The latest numerical guidance is beginning to converge on a scenario that would produce snow for parts of the South, parts of the Tennessee Valley, and parts of the Ohio Valley late this week into the weekend. A upper-level trough will dig southeastward across the Southern Plains late on Thursday. As the trough begins to move out of the Southern Plains, it appears it will close off. This is supported by the European, the Canadian, and the NAM. The GFS actually does not close off the trough and is very fast with movement. This is the outlier, and many of the ensembles do not support the operational run. This will be tossed for now, and I will use the NAM and European as tools for this forecast. These two models appear to have a good handle on the evolution of the upper-level low.

Upper-Level Low (Friday Morning)

As the upper-level low develops south of the Ark-La-Tex vicinity, it will begin to deepen and wrap moisture around the northern and western side of the low by Friday. This is the cold side of the system, so precipitation will likely fall as sleet and snow in this area. This will place eastern Arkansas, northern Louisiana, northern Mississippi, and western Tennessee in a favorable area to see wintry precipitation. It is possible, depending on the location and track of the upper-level low, that wintry precipitation chances will extend into parts of Alabama and the rest of Tennessee by Saturday. Sleet, followed by snow is likely in the Ohio Valley by Saturday into Sunday.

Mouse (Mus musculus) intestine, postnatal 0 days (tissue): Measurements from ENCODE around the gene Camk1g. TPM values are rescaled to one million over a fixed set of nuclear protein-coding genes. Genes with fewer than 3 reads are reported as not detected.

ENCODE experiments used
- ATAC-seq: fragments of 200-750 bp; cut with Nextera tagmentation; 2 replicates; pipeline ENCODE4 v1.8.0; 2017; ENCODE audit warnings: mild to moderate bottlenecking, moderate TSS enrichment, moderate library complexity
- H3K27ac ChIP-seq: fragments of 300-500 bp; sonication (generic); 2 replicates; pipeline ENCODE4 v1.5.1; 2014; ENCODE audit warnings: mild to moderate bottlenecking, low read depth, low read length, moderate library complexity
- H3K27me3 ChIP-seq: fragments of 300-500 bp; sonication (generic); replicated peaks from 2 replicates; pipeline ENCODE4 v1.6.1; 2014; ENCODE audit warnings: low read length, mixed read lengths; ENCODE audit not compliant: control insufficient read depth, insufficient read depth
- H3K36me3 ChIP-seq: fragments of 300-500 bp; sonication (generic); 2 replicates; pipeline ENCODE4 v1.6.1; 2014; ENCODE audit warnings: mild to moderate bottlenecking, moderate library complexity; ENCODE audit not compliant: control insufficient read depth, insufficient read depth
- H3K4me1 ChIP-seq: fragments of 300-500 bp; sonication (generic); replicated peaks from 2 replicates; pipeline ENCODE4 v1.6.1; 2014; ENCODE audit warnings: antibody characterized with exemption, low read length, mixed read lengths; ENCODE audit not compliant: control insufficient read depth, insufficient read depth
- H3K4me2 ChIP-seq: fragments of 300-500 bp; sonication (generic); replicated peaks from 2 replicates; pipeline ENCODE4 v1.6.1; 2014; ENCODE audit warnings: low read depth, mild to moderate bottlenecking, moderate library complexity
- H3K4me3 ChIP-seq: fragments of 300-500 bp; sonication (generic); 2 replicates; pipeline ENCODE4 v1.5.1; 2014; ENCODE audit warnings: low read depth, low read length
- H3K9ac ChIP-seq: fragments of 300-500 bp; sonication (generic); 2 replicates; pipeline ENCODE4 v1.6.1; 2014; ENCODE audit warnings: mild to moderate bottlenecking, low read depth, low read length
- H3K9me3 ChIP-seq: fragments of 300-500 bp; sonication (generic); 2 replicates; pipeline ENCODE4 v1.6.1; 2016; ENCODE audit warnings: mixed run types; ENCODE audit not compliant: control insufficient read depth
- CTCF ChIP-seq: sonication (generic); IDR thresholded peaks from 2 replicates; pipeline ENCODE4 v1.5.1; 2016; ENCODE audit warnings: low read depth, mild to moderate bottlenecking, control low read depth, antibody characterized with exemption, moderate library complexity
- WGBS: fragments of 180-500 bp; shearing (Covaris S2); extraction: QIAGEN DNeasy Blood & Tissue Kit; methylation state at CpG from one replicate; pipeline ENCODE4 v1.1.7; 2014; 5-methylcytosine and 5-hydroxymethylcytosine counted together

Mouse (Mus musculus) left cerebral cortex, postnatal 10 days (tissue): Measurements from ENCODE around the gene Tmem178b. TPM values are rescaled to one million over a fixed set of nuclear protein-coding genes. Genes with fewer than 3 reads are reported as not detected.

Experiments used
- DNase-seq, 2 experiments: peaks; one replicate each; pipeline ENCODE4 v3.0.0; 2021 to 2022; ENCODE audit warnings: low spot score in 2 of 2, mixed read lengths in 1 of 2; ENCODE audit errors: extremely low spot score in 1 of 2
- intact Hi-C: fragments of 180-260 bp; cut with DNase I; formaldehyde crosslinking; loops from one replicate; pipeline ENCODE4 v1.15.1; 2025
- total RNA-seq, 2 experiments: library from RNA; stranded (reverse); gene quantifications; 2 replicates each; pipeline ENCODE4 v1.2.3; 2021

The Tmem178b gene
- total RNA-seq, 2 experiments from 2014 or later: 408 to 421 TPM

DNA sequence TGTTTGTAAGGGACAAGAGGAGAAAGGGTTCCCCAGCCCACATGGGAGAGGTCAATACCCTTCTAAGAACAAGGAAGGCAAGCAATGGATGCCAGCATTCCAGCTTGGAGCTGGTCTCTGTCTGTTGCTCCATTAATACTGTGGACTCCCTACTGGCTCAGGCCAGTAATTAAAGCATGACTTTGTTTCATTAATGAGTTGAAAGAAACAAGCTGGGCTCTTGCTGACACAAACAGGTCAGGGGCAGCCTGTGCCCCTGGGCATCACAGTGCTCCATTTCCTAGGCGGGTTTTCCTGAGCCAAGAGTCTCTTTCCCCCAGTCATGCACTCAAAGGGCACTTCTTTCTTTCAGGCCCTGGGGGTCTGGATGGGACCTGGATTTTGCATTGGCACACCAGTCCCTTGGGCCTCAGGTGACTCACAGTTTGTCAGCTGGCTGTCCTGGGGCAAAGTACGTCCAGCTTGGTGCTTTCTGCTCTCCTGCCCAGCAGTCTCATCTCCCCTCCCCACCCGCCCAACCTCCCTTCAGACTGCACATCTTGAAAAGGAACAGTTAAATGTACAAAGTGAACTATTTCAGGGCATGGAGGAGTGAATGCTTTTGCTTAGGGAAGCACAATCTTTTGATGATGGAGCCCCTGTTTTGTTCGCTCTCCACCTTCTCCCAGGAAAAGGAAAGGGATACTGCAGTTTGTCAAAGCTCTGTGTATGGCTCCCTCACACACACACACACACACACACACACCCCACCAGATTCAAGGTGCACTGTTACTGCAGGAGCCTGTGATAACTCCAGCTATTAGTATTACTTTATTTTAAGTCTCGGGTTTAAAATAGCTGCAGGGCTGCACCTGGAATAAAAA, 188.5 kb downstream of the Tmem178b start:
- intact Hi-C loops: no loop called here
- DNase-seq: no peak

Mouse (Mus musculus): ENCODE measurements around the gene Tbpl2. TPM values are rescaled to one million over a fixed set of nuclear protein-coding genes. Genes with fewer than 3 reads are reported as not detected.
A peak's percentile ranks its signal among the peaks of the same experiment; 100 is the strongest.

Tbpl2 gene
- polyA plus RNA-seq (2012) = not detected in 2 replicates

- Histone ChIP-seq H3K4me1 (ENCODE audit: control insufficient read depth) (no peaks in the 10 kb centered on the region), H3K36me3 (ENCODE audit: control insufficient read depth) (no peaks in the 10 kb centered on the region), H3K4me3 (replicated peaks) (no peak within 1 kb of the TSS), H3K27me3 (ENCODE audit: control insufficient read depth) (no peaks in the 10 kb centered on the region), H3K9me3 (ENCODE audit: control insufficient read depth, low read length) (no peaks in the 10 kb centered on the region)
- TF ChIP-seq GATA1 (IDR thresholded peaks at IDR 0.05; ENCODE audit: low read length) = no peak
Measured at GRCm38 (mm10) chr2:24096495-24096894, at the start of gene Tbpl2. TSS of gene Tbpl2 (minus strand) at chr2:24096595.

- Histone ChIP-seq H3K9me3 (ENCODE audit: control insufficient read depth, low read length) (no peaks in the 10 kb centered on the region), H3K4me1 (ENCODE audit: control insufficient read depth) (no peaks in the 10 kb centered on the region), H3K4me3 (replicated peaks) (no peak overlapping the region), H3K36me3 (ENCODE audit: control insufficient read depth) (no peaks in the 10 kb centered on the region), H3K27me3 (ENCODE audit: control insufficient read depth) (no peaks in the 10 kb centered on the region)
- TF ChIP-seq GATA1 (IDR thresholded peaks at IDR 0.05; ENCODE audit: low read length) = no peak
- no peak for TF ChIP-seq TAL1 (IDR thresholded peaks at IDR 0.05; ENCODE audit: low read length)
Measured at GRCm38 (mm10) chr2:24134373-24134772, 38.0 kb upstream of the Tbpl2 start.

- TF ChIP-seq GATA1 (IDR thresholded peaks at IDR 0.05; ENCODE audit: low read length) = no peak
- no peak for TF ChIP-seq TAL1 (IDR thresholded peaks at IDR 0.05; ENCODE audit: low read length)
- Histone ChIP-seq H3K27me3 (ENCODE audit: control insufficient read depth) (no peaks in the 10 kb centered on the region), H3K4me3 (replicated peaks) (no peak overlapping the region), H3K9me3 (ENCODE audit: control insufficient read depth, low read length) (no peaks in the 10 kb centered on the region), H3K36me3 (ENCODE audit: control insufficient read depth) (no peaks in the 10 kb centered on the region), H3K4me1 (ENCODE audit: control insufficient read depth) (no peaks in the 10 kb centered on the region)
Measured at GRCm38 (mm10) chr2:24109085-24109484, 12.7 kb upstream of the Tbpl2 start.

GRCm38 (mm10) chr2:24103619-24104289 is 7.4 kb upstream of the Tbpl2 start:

Future Radar (Friday Evening)

Future Radar (Saturday Morning)

Looking at modeled forecast soundings, surface temperatures are initially marginal, and there will be an elevated (but thin) warm layer. This will likely cause a period of sleet. But dynamic cooling will eventually take place—leading to snow.

Accumulations are possible, but too hard to forecast at this point. Depending on the deepening of the upper-level low, and the track, it will have huge implications on snow amounts. The transition period will be important too. There are still too many uncertainties with the changeover from rain, to sleet, then to snow will occur. The deeper the low: the more snow. The faster the changeover: the more snow. These are variables that we cannot accurately forecast at this point. I will say, however, some guidance is hinting at a TROWAL developing. TROWALS are known for producing heavy precipitation. Wherever this feature sets up, if it does, some areas could see a surprise. I will have updates as needed.

Firsthand Weather’s Preliminary Forecast